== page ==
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Why Aren't Christians Voting?

  • Rachel Dawson What topic related to Christianity, faith, and the Bible is trending online and in social media today?
  • 2016 Jan 14

Even though the next presidential election is still many months away, discussions and debates over the candidates and their stances have been in the spotlight for quite a while. Every day seems to bring new headlines about who is in the running, what they’ve said, how popular they are, what their plans are, or how they clash with somebody else.

For as much as we are hearing about these upcoming elections, though, millions of Christian Americans still won’t vote.

Kiley Crossland shares this striking statistic in her article “No-confidence vote”:

“A Barna Group analysis of the 2012 presidential election found that of the 89 million “born-again Christian” adults in America—those who claim a personal active relationship with Christ—38 million did not vote for president, and 12 million of those were not even registered to vote.”

Many seem to be skeptical of today’s American government as well as distrusting and critical of its members. Many feel that their one vote won’t make a difference, or that there isn’t anybody running that they feel is worth voting for.

38 million Christian Americans not voting is significant, no matter how you feel about our government. Each individual vote might be small, but the masses that are staying home instead of heading to the polls have now reached a significant total. Numbers like that could turn the tides of all levels of elections if those people registered and voted.

What can be done? Do churches or religious organizations have a role to play in encouraging Christians to vote? Should they stay out of it?

Should it be the role of organizations to equip pastors, or the role of pastors to equip their people, or each person to decide totally on their own to vote or not?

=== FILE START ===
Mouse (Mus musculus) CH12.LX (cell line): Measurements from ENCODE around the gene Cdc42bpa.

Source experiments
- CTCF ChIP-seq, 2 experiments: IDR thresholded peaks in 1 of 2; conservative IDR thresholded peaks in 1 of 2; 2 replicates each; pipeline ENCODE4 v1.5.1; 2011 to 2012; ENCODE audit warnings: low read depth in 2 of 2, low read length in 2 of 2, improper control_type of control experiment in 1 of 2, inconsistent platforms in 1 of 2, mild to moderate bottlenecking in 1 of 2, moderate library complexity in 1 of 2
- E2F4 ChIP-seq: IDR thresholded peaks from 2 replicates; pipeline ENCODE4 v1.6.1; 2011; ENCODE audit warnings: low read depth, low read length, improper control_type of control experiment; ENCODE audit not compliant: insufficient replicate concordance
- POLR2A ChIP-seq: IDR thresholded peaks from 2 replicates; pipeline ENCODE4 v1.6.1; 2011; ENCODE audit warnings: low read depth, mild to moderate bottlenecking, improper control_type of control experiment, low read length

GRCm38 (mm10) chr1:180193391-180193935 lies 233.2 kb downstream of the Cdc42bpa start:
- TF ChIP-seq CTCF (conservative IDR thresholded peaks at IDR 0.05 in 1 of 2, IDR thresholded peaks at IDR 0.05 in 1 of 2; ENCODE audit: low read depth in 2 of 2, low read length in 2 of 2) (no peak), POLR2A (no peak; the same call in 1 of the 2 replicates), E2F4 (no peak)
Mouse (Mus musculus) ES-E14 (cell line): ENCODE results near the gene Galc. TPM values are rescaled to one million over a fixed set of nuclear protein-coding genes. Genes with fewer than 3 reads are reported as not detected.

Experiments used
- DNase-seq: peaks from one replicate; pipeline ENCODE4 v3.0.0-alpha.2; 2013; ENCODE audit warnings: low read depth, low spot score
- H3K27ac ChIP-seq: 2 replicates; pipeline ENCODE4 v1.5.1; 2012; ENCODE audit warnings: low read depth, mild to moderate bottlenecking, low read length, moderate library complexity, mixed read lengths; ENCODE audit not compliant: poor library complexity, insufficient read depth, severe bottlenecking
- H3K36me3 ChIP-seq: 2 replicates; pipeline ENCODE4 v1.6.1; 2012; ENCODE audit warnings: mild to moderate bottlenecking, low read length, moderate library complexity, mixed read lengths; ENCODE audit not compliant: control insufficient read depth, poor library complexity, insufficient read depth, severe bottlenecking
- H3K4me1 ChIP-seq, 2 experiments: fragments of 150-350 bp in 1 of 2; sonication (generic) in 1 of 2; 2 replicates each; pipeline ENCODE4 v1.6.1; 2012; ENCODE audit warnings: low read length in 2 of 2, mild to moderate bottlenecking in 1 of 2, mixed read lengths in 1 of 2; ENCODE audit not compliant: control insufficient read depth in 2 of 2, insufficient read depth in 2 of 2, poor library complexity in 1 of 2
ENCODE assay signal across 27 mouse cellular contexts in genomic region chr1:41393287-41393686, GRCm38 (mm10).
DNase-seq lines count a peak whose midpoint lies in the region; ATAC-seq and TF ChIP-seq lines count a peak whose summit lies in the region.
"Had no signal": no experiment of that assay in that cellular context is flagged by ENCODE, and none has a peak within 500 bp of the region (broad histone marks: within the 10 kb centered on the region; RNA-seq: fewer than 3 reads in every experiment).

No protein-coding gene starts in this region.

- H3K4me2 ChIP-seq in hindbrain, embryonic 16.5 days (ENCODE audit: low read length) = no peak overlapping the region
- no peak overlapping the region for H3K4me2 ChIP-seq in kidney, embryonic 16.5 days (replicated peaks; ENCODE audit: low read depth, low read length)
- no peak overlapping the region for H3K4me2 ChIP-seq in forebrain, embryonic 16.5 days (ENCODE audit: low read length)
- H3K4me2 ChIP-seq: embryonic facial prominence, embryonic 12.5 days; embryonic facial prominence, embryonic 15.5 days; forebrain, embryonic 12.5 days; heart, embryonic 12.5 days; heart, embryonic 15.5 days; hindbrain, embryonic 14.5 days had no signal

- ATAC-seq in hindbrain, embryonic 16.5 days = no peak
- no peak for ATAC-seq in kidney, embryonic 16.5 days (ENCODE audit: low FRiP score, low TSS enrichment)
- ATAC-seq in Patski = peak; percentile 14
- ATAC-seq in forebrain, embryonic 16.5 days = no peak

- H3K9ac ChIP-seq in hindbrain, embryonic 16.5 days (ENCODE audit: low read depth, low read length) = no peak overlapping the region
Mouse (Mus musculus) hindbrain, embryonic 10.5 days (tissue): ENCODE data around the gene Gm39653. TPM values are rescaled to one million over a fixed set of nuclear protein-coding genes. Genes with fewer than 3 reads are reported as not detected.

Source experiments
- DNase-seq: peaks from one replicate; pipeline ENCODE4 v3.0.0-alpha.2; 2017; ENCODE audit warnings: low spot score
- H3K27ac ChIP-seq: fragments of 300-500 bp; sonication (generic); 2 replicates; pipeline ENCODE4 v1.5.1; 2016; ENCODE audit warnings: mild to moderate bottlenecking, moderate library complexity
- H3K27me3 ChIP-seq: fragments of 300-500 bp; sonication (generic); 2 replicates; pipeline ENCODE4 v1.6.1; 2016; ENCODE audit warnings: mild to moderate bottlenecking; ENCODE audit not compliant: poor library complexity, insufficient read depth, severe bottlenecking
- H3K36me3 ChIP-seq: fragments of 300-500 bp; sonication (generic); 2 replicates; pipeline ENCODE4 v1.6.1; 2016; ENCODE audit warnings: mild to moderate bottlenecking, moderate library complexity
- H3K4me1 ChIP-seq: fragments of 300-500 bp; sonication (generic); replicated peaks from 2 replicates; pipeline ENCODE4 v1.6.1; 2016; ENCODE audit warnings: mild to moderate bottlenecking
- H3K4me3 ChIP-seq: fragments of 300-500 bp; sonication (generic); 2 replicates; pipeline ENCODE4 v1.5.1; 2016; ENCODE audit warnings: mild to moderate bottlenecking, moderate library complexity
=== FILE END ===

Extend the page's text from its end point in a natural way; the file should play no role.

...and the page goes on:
Crossland mentions people like Rick Scarborough, formerly pastor of First Baptist Church in Pearland, Texas. He now leads a national organization called Vision America, working to encourage pastors with ways they can rally their congregations to engage. He calls it a “preacher problem” because pastors are afraid of political engagement, and he wants to help change that.

Some pastors do engage in politics in their churches already, but it isn’t always well-received. At RockPoint Church in Flower Mound, Texas, lists are available at the welcome desk of local, state, and national officeholders. “Ron Holton, the Southern Baptist pastor who founded the church, urges his congregants and staff to study candidates and find out what they stand for,” Crossland says. “He tells them to write their representatives and make their voices heard.”

He often is told by young people to stay out of politics at church.

“He asks them if Dietrich Bonhoeffer was out of line in fighting Hitler,” says Crossland. “Others say “the system” is messy and broken: Holton replies, ‘We live in a fallen, sinful world, and because of that, we sin and others sin. It’s not easy and clean and neat and pretty, but look at Jesus. He kept going toward things that were messy.’”

Other pastors ban political talk entirely, taking the opposite stance as Holton.

“Matt Ristuccia, senior pastor of Stone Hill Church in Princeton, N.J., takes a different approach: He distinguishes between “the church gathered” (typically, for Sunday worship) and “the church scattered” (Christians out in the world). He says God calls the church scattered to political involvement, but the church gathered is called to proclaim the gospel,” Crossland says.

“Ristuccia says it’s important to inculcate a strong civic duty in the church and to train members how to think biblically, but says the church speaking on candidates or parties is going too far.”

It’s understandable why some pastors would prefer to stay silent about the topic altogether, as there are potential legal implications. Legislation from 1954 prohibited nonprofit organizations from participating in elections, so many churches fear losing 501(c)(3) status (tax deductibility) if they engage in politics. Crossland says it has never happened because of a sermon preached at a pulpit, though.

While you might not think your vote matters, when you and millions of others all stay home from the polls, our nation is missing out on hearing the voice of evangelicals represented in politics.

Sarah Martin wrote this after voting in the 2012 presidential election: “Many Christians don’t want to step in the middle of politics and get themselves dirty with the mud slinging and endless stump speeches, and I perfectly understand that.  But, how can we be a light to the dark world around us if we ignore one of the most important aspects of our culture – that of politics? {See Matthew 5:14-16}”

What do you think? Do you wish your church talked about politics and equipped members to engage well as believers and Americans? Or would you prefer to keep your church and your politics separate? Share your thoughts in the comments!

Publication date: January 14, 2016

Rachel Dawson is the editor of